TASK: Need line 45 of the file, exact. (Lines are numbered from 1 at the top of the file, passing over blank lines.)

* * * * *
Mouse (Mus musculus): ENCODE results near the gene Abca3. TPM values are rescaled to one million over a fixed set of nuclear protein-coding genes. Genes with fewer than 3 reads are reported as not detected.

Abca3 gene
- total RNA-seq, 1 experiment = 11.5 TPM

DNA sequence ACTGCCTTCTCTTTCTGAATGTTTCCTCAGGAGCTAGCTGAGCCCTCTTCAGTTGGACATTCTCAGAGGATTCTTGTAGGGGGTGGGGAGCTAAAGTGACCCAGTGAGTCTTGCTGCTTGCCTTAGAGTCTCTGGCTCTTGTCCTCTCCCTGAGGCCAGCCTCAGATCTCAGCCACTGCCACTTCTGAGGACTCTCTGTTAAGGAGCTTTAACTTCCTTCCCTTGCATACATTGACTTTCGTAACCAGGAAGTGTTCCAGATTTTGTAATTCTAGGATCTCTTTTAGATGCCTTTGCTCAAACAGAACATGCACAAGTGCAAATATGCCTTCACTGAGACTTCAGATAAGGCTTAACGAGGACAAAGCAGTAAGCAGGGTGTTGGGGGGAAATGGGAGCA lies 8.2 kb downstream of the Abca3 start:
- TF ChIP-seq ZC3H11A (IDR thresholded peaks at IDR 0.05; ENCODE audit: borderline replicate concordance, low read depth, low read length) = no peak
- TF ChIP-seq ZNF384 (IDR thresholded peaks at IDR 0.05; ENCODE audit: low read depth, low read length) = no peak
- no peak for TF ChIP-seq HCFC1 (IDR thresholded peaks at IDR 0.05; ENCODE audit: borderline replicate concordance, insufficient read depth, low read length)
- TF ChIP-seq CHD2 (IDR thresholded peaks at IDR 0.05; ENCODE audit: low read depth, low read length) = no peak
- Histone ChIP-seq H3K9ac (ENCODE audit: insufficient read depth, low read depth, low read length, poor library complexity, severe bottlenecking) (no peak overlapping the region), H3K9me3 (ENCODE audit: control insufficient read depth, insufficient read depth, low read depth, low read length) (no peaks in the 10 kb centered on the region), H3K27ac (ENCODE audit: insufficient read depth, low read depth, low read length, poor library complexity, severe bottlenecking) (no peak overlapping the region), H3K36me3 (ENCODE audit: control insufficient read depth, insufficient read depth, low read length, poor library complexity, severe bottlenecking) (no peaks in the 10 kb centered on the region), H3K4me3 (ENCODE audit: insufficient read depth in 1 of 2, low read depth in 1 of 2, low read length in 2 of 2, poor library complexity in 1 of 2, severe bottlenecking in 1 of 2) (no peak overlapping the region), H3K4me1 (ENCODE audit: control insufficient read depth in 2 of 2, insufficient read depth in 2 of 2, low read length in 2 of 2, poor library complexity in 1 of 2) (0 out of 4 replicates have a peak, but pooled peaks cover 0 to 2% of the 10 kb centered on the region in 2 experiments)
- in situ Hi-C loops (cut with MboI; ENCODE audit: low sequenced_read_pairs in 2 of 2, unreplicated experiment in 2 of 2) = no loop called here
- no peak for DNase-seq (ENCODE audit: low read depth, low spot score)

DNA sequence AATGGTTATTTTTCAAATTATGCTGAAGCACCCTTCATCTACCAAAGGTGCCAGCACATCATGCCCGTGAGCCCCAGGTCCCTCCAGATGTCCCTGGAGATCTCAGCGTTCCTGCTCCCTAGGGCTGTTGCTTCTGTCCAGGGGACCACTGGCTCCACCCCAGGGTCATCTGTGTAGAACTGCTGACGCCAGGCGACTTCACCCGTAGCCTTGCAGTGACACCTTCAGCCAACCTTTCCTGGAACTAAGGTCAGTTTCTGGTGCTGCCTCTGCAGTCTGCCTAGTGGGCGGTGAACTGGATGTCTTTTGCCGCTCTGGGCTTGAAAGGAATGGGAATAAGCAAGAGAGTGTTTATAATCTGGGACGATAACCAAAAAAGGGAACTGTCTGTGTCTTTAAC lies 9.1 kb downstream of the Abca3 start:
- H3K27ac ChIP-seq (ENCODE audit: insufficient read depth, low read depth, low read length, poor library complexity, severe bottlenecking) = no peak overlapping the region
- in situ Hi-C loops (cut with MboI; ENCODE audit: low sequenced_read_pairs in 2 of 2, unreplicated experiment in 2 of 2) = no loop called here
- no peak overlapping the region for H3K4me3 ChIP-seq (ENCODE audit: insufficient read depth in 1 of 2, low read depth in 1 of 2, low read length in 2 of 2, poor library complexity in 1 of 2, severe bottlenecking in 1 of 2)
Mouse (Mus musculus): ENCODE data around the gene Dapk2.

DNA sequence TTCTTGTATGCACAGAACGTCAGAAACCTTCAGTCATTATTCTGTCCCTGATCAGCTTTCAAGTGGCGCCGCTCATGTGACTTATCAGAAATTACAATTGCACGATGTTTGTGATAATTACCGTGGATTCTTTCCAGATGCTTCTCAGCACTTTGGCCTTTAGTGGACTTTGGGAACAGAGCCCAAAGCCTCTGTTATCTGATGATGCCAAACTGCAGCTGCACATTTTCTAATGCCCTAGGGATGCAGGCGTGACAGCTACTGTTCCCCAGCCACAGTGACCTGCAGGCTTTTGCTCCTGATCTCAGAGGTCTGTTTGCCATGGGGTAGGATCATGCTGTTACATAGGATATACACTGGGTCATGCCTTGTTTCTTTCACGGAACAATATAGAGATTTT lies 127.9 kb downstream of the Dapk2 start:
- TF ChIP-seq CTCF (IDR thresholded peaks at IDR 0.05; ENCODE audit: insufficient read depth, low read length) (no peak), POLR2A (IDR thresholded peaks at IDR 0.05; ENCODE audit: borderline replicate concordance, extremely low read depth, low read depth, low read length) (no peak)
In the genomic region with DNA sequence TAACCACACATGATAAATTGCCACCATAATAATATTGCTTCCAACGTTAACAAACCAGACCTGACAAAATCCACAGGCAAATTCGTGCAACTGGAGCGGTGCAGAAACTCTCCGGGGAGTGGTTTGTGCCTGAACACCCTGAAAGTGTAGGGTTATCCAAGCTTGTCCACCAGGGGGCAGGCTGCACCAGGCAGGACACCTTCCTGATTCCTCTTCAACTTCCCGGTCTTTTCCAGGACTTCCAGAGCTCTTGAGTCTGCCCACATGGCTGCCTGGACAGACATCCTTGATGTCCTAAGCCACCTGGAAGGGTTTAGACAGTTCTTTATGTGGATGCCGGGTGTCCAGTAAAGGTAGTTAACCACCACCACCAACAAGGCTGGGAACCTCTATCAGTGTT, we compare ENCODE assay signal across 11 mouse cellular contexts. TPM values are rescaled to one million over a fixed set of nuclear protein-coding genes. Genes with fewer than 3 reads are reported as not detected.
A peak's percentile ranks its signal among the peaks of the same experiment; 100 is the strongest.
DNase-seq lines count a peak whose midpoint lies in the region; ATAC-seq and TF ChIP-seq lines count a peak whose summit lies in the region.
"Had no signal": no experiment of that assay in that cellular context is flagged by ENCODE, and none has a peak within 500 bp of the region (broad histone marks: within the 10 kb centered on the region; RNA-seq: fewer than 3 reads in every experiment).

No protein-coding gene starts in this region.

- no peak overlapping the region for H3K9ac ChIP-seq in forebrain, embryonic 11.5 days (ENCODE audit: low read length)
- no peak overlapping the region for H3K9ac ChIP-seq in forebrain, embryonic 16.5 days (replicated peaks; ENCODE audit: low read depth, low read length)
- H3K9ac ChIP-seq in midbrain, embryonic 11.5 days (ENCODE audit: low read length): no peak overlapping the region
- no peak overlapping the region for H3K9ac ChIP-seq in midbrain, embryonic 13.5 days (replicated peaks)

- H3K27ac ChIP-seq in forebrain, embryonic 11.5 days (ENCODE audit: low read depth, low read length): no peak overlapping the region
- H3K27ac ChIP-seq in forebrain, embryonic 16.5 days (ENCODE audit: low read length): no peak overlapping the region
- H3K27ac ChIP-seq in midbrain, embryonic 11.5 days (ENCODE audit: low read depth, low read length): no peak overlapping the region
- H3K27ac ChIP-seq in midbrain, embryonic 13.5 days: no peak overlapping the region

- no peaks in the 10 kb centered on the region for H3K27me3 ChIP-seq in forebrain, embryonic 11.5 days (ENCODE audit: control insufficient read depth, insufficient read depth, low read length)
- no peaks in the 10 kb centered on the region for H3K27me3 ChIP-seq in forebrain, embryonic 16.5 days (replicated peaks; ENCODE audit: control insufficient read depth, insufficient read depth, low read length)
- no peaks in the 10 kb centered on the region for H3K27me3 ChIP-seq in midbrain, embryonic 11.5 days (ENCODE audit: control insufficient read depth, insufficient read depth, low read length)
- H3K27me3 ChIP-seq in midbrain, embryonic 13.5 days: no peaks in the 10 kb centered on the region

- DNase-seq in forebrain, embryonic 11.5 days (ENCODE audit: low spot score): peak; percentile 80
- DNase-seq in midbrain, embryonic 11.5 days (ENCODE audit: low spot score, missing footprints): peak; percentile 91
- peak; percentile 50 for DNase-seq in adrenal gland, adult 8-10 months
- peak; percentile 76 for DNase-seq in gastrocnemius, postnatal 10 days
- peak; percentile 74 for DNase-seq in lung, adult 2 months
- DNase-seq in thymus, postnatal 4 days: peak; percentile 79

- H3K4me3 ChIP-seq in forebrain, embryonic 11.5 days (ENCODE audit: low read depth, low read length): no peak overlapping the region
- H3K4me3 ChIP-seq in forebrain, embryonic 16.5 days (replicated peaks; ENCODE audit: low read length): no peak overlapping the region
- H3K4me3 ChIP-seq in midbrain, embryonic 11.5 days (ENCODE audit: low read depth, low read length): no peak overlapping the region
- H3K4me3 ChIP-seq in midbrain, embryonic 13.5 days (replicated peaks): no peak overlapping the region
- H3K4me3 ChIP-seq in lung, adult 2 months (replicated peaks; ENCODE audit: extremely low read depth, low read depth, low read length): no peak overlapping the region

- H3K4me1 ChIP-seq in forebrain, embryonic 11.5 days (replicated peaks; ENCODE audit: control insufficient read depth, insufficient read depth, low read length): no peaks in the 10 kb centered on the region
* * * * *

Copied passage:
- H3K4me3 ChIP-seq in midbrain, embryonic 13.5 days (replicated peaks): no peak overlapping the region